The Expression, Information and Digital Rights (EIDR) Unit of the Centre for Human Rights, University of Pretoria attended the Digital Rights Inclusion Forum (DRIF) held in Nairobi, Kenya from 12 - 14 April 2023. DRIF is a platform where conversations on digital policy in Africa are shaped, policy directions debated, and partnerships forged for action. The 2023 theme was ‘Building a sustainable Internet for all.’ Together with its consortium partners, Global Partners Digital (GPD), Article 19 West Africa, the Collaboration on International ICT Policy for East and Southern Africa (CIPESA), and PROTEGE QV, the Centre hosted a panel discussion titled ‘At what risk to rights and internet freedom? Examining government responses to disinformation’.

The session discussed government regulatory approaches and actions to address the threat of disinformation, and how these measures impacted human rights generally and freedom of expression particularly. Drawing from the analysis in LEXOTA: Laws on Expression Online: Tracker and Analysis, the panel discussants, moderated by Kathryn Doyle of GPD, assessed the trends in Africa and shared country studies. Avis Momeni of PROTEGE QV discussed how governments in Francophone Africa weaponised disinformation to curtail freedom of expression. Edrine Wanyama (CIPESA) spoke on the situation in Uganda; Alfred Bulakali (Article 19 West Africa) on Senegal; and Marystella Simiyu on Zimbabwe.

The presence of problematic laws on disinformation, as well as repressive government actions, were evident in the analysis with negative implications on freedom of expression online and democratic development. This situation is replicated in many African countries requiring strong regional stakeholder advocacy action. Jacqueline Rowe (GPD) wrapped up the discussion with recommendations for governments, civil society, and private actors such as online intermediaries and platforms on how to respond to disinformation while protecting rights and freedoms.  Notably, civil society and human rights defenders need to actively engage governments to repeal and amend repressive laws and ensure measures adopted are rights respecting, and in compliance with international laws and standards. Another advocacy action being pursued by the consortium is to engage the African human rights systems to promote rights-respecting approaches to disinformation in Africa in alignment with their mandate. Towards this end, the consortium has approached the African Commission on Human and Peoples’ Rights Special Rapporteur on Freedom of Expression and Access to Information in Africa and intends to assist the office of the Special Rapporteur to undertake a study on disinformation in Africa.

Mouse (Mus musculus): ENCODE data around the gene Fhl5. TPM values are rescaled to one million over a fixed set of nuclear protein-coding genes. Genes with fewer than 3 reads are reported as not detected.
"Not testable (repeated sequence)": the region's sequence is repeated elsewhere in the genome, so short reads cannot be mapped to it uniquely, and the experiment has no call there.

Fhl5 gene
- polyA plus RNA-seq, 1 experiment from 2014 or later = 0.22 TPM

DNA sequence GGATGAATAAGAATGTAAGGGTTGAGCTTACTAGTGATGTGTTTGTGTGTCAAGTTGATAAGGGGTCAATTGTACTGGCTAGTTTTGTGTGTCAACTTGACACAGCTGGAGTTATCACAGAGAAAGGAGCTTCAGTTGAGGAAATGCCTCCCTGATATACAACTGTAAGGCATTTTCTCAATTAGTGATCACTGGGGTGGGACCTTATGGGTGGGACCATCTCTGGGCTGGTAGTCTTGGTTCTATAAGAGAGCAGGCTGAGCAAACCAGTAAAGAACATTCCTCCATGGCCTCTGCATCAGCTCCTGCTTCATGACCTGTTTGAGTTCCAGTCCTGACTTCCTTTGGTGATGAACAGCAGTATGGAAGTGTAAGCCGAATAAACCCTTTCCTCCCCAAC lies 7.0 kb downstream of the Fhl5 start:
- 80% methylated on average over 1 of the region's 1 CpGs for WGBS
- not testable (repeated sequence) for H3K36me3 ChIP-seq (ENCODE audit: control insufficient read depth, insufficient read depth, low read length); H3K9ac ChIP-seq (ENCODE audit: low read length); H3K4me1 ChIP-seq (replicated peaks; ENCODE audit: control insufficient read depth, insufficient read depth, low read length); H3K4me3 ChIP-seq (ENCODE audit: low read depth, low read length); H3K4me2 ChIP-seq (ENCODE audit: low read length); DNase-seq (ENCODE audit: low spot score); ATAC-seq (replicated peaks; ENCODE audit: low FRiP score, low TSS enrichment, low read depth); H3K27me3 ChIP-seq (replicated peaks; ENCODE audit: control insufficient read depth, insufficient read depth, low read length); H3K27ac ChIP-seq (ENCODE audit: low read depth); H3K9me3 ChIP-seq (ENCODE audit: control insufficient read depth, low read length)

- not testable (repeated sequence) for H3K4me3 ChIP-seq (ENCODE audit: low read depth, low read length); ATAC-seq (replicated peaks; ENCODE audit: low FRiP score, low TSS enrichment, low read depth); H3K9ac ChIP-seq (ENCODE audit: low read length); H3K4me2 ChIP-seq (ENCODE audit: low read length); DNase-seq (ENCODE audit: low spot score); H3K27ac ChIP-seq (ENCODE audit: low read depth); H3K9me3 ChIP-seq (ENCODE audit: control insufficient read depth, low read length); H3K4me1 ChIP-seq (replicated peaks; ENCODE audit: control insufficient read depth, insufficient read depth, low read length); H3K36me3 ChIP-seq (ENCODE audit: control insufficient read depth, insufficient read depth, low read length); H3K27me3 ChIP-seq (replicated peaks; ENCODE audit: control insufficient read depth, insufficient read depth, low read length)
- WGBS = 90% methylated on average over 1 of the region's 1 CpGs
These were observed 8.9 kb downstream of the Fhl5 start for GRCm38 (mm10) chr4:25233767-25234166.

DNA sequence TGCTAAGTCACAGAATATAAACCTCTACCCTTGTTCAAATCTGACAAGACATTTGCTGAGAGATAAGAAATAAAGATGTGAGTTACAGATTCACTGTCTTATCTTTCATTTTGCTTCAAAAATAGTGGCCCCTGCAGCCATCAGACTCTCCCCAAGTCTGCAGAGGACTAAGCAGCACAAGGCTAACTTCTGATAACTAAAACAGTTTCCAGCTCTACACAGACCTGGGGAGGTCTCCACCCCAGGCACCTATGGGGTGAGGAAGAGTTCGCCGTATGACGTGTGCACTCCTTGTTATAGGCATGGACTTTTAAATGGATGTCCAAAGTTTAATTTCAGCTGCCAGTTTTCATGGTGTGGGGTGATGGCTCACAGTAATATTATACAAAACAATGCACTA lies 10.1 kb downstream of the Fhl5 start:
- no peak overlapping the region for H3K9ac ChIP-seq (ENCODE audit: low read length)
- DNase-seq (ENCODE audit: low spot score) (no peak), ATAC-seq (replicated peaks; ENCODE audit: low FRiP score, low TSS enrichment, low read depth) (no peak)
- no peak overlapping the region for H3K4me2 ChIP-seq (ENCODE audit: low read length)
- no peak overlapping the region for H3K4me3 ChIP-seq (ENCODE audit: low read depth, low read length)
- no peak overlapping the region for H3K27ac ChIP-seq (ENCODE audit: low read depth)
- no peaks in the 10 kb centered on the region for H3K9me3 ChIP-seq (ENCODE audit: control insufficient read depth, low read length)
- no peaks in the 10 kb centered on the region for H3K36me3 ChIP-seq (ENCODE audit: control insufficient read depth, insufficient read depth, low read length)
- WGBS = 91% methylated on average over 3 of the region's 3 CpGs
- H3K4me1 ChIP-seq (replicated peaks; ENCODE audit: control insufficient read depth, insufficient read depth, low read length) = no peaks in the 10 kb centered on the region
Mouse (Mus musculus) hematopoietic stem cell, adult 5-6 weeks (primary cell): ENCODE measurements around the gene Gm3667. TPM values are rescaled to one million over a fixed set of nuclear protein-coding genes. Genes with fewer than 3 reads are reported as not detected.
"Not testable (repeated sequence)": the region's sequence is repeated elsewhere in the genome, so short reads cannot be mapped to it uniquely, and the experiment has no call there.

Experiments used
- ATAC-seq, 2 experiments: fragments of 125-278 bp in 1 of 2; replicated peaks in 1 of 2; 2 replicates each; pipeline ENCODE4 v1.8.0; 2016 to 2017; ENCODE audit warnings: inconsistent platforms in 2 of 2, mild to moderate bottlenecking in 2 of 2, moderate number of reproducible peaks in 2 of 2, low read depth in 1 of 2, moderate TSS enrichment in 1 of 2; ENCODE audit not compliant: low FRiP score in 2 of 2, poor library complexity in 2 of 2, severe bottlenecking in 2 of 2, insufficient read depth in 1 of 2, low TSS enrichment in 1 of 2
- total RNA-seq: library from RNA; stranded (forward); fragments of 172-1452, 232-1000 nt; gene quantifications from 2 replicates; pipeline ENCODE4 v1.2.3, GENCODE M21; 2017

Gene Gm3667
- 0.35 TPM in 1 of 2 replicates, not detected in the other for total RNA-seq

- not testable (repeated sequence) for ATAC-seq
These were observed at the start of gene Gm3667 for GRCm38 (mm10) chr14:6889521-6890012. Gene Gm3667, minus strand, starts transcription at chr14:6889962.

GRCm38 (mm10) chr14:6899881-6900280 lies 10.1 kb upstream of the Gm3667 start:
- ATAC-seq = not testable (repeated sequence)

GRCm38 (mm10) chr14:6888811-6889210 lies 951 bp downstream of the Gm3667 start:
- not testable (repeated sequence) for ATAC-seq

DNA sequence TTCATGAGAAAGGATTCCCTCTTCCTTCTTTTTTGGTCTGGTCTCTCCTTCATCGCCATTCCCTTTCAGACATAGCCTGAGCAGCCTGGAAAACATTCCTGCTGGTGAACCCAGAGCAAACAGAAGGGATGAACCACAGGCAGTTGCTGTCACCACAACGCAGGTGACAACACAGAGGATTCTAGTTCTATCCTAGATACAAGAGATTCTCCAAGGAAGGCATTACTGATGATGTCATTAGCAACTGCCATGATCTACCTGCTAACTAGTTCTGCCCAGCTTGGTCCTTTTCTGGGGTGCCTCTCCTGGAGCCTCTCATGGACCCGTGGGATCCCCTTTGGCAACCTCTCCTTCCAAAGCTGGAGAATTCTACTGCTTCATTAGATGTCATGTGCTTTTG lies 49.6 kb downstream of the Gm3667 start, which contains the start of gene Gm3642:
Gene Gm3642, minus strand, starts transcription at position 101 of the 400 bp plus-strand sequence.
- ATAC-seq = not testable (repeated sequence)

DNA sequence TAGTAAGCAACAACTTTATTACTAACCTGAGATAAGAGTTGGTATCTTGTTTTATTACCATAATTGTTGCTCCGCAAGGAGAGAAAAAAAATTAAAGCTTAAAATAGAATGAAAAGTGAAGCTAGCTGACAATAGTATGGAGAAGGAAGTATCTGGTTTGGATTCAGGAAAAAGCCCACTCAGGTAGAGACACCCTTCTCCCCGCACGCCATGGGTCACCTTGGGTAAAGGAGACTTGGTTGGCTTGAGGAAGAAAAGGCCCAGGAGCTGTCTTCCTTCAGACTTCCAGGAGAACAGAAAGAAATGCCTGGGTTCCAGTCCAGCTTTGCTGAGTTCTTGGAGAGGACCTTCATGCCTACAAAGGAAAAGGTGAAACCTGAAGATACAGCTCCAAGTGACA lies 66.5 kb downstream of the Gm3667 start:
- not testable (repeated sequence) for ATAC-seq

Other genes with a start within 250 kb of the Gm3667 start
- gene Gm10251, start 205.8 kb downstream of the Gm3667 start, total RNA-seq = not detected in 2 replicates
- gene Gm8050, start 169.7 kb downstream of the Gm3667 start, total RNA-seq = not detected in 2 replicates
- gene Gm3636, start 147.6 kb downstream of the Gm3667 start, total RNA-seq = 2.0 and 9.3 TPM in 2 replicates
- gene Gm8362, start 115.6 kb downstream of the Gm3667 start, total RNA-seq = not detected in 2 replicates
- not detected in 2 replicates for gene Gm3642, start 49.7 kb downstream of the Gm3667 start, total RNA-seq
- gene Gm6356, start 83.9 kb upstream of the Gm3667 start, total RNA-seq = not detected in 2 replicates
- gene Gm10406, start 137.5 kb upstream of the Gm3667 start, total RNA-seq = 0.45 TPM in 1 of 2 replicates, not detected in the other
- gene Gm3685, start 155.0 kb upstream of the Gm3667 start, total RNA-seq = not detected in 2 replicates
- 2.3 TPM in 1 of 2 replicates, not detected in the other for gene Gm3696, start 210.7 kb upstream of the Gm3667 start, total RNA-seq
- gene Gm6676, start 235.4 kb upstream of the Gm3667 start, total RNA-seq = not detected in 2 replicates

Participants acknowledged the dire implications of restrictive laws and actions as state responses to disinformation. They noted that these measures are not implemented when governments are the purveyors of disinformation, rather, they are disproportionately used to silence critical voices. The panellists underscored effective content moderation and fact checking, and proactive disclosure of information as countermeasures to government sponsored disinformation.

For more information, please contact:

Marystella Auma Simiyu
Tutor: HRDA
Project Officer: Expression, Information and Digital Rights Unit

Tel: +27 (0) 12 420 3180
Fax: +27 (0) 86 580 5743


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